my mom is also a teacher in a 4th grade cl***room using palmpilots instead of laptops in a pilot program thing (basically the same thing, homework and stuff goes on the palm, they can follow along with her on it, etc). now, this might be because she's a superior teacher (go mom), but her cl*** has higher standardized test scores and generally does better.

    in other words, the extra technology is probably not neccesary, but it is definitely not a bad thing. (i dare someone to name a single tangible downside to iBooks in cl***rooms).
     
  14. emw macrumors G4

    emw

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    #14
    Sure, we've always managed to do homework without computers. Heck, portable computers were the thing of science fiction when I was in school. The point is, if we can provide additional learning tools, then why not?

    I agree that it would be equally, if not more, beneficial to provide these tools in lower income districts. The challenge, as it always is, is finding the way to pay for it if the tax base is lower.
     
  15. Abstract macrumors Penryn

    Abstract

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    And extra teachers and smaller class sizes wouldn't be more beneficial than buying $1000 computer to assign homework that could easily be done with a single sheet of paper?
     
  16. emw macrumors G4

    emw

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    #16
    Maybe, depending on circumstances. As we have mentioned a few times, these computers are generally placed in districts that aren't currently battling cramped classrooms.

    Also, there are other expenses associated with more teachers and smaller class sizes - to have smaller classes you must have more classrooms, which may entail building additions or new schools. That is not inexpensive either.

    Personally, I'd be willing to pay additional taxes to

    1) Insure schools are technologically up to date

    2) Hire enough teachers to have reasonable student:teacher ratios

    3) Pay teachers enough so that we attract the highest caliber possible

    Unfortunately, many people are not in that mindset, especially those that don't have children or whose children are no longer in school.
     
  17. jefhatfield Retired

    jefhatfield

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    #17

    good point
     
  18. iLikeMyiMac macrumors 6502a

    iLikeMyiMac

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    #18
    jtgotsjets did the language filter filter out part of classroom?
    If kids need to use a computer and they don't have one at home most schools have a lab with 20 or so computers. There are also public librarys with computers. The only classes that I can see needing each student to have a computer would be a programming or computer class and a higher level science class where the equiptment would be hooked up to the computer to record data.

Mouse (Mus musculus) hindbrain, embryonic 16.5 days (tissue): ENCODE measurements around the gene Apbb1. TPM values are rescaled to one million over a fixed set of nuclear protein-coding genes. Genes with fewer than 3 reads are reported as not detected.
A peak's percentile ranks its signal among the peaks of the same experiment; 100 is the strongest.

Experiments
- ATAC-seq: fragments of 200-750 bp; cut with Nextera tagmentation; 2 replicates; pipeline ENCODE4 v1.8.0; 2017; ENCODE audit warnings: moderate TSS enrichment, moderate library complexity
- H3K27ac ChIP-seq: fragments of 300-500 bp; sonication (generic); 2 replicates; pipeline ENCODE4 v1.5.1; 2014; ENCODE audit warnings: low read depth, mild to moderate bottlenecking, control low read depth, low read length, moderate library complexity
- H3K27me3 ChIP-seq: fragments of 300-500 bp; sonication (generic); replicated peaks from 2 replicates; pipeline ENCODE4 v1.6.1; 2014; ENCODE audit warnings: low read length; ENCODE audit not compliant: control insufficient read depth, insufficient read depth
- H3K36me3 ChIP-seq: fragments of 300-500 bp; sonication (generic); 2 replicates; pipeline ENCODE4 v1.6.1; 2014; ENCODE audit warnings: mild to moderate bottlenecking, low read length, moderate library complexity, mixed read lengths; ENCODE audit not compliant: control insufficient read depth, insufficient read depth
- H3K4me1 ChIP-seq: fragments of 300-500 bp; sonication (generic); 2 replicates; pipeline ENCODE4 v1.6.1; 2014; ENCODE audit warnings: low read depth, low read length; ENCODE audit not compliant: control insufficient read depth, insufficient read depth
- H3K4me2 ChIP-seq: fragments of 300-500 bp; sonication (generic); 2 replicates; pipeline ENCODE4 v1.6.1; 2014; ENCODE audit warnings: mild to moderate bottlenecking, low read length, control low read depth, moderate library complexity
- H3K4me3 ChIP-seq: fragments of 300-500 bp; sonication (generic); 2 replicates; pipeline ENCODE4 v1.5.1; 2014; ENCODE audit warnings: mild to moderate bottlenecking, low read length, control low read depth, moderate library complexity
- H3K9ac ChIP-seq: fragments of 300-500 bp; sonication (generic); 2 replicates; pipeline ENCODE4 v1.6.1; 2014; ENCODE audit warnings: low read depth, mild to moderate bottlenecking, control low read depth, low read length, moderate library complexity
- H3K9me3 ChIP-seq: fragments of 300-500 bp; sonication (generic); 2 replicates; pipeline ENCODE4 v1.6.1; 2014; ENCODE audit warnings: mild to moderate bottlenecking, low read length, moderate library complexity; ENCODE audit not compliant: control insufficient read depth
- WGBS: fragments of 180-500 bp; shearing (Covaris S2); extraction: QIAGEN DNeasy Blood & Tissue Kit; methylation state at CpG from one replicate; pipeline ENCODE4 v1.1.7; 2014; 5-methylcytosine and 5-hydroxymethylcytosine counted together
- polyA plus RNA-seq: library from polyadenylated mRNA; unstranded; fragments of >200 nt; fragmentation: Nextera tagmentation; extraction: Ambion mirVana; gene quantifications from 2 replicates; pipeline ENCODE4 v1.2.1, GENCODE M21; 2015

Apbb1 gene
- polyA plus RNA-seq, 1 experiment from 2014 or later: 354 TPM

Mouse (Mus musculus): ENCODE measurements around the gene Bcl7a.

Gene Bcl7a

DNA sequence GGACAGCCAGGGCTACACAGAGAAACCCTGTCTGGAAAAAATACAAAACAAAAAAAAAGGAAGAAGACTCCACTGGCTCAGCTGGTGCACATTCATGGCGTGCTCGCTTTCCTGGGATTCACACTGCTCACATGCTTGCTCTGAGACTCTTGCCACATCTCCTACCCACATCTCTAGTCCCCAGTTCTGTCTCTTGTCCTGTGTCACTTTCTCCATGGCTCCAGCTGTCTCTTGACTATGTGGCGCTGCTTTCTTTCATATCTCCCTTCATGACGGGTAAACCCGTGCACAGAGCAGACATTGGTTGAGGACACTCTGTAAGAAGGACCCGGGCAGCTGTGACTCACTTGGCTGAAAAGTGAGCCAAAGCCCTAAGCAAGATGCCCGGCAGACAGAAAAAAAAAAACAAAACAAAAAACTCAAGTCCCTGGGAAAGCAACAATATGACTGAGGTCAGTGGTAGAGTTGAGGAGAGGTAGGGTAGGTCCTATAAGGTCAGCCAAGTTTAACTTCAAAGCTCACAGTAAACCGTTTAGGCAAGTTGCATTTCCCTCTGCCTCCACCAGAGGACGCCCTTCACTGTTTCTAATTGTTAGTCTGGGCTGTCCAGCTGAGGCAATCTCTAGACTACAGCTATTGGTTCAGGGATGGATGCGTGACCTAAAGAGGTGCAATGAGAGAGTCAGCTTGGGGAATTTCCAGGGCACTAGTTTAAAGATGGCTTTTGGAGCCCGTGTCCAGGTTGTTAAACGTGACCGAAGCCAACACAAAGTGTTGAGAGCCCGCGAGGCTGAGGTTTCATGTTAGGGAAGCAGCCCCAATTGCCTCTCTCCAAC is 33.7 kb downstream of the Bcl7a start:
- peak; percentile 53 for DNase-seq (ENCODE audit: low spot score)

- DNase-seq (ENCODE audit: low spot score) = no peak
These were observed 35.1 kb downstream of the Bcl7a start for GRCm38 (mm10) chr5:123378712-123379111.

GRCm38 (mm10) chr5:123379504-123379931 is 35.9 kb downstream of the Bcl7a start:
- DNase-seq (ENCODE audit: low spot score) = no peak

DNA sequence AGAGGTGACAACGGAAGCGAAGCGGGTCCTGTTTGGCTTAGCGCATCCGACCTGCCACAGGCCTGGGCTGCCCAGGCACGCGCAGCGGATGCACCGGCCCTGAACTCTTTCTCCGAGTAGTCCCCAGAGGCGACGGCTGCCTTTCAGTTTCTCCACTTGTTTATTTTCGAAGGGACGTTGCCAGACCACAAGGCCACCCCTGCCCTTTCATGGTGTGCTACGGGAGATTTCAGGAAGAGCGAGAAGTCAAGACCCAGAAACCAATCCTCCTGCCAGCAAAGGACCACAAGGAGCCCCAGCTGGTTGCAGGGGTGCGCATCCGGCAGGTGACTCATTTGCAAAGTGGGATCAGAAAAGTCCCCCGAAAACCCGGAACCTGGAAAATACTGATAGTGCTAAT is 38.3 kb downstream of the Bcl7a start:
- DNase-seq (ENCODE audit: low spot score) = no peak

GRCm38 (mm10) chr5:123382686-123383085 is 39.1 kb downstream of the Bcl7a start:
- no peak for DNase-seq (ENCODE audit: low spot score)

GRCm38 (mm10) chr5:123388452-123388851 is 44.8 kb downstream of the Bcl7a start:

19. 12ibookg4 macrumors regular

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    #19
    having all homework done on a computer just expands the "my dog ate my homework excuse." now it's a virus ate my homework, the file won't open, it didn't save right, it worked at home but not here, my hard drive crashed...

    and on the it cuts down on the weight kids have to carry home every day issue, its a lot cheaper to give the kid a copy of the text for home and one for school
     
  20. whw5 thread starter macrumors regular

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    #20
    Less weight is good but we got along fine with heavy loads Its not as if you have to bring home EVERY single book EVERY single day.
     
  21. telecomm macrumors 65816

    telecomm

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    #21
    I worked for some time with a company involved in the development of an online/CD-ROM based math textbook replacement, and there are a number of pedagogical advantages to such an approach.

    There was quite a bit of testing, and studies did indeed confirm that student performance in (high school level) math was improved when students were taught with such a product.

    Why? Well, that's not clear, but speculation holds that the allure of high tech stuff might make students more interested in the learning process. This would presumably carry over into the laptop distribution proposed here.

    What is perhaps more likely to be the cause of the students' success is that the responsiveness of the software, i.e., it's being able to tailor responses to the needs of the user. Insofar as the iBooks would allow for that sort of stuff, they could be a real help to students.

    Of course, none of this replaces a good ol pencil and paper, and textbooks aren't going anywhere either, but an interactive textbook certainly has appeal as an additional tool, and seems also to hold some advantage over traditional materials.
     
  22. cslewis macrumors 6502a

    cslewis